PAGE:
The Real North Korea Threat Isn't Nuclear War (It's Diplomatic Fallout)

North Korean military participate in the celebration of the 70th anniversary of the founding of the ruling Workers' Party of Korea, in this undated photo released by North Korea's Korean Central News Agency (KCNA) in Pyongyang on October 12, 2015. REUTERS/KCNA

The more likely threat coming out of Pyongyang is not a nuclear attack, but its ability to sow discontent and division among its adversaries.

Shortly before his dismissal, former White House Chief Strategist Steve Bannon said regarding North Korea, “They got us.”

If that was not true then, it is certainly true after the Democratic People’s Republic of Korea’s September 3 nuclear test, one that appears to have been the largest to date. If the North has indeed acquired a thermonuclear warhead (also known as a hydrogen, or H-bomb), then U.S. policy for the past quarter-century is unequivocally a failure, given the overall objective was to avoid such an outcome.

There also appears to be a growing consensus that North Korea’s advances in nuclear warfare and ballistic-missile technology has made it more capable of engaging in operations short of war or limited war. The insurance policy provided by the possession of the most powerful weapon known to mankind certainly makes it easier for a belligerent state to get away with bad behavior given that an adversary would think thrice about responding with force to any act of aggression or provocation.

The implication is that the United States, the Republic of Korea (ROK), and Japan must prepare to be on the receiving end of a new spate of North Korean belligerence, which may include acts of violence in the region or abroad, be it of a conventional or unconventional nature. Unlike its enemies, the Democratic People’s Republic of Korea (DPRK) can play the provocation game all day long, since the existence of such a hostile, isolated regime possessing such destructive power is the very issue at stake.

So, what can the United States and its allies do? Will we have to continue being on the receiving end of cheap shots, or worse? Or should the United States and its allies prepare to return fire?

First, the United States and its allies must accept the DPRK as a nuclear power, if for no other reason than the fact it possesses nuclear weapons and the means to deliver them. How reliable these capabilities are is irrelevant. The possession of such an arsenal and the know-how necessary for development is enough to secure North Korea’s place in the world as a nuclear power. Only military action can disarm it, but the costs of war, which now ought to be common knowledge, will virtually guarantee force remains off the table as an option, regardless of how ambiguous Washington tries to seem.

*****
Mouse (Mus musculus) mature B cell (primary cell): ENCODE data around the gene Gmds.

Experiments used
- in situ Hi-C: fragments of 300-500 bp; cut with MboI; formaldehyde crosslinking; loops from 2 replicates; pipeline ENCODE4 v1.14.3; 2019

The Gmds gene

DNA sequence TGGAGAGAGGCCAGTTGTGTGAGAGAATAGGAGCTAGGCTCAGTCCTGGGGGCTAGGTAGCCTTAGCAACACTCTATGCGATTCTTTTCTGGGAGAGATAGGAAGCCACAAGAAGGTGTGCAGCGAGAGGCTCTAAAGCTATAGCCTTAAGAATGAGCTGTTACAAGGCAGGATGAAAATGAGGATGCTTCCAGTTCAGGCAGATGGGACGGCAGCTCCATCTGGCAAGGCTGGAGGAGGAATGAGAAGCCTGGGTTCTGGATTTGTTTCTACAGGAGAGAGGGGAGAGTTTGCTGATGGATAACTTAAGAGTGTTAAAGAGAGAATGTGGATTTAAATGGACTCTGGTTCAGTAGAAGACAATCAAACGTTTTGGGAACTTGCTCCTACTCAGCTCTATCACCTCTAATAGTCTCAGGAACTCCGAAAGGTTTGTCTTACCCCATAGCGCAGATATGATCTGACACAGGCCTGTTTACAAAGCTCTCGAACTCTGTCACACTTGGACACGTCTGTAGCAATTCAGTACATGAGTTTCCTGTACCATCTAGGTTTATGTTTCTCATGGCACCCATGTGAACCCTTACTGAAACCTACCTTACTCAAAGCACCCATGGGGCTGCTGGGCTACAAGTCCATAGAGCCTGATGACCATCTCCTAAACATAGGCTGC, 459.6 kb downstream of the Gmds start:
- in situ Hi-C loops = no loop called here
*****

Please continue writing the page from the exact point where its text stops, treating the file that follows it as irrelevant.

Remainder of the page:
Put simply, the Korean crisis is no longer something to be solved; it is a state of affairs to be managed. This is not something the Trump administration needs to acknowledge publicly, but it ought to do so privately.

Second, acts of violence short of war are nothing new for the DPRK. Since the end of the Korean War, the North has been responsible for a long list of incidents that have resulted in casualties—or worse—that have nearly prompted an all-out war. Limited war may in fact be a component of Pyongyang’s strategy towards the South and, by extension, the United States and its allies. Therefore, it would be imprudent to not prepare a counterstrategy against North Korea’s half-century-long campaign of unprovoked violence.

While Kim Jong-un may have “won” in the sense that he can now successfully deter foreign intervention, the United States and its allies are not totally helpless in the face of North Korean belligerence. In fact, the United States has options to eliminate specific threats posed by the DPRK. But it does not have many of them. In fact, what and where the United States uses force against is just as important as why.

For instance, an artillery bombardment, such as the 2010 attack on Yeonpyeongdo Island, would demand retaliation against artillery sites located on DPRK territory. The United States has not attacked North Korea proper since 1953, and such a retaliation would be viewed as a dramatic escalation of hostilities on the peninsula. Retaliation may be viewed differently if it was carried out by South Korea, which has borne the brunt of North Korea’s aggression in the post-war era. South Korea has retaliated upon occasion, and likely is not perceived by the North as presenting the same kind of existential threat the United States does. Even then, there exists ambiguity of what constitutes a reasonable, proportionate response that does not carry the risk of escalation. It is this very ambiguity that prevented the ROK from a major retaliation, such as when former Secretary of Defense Robert Gates convinced Seoul to call off a major strike on North Korean military positions.

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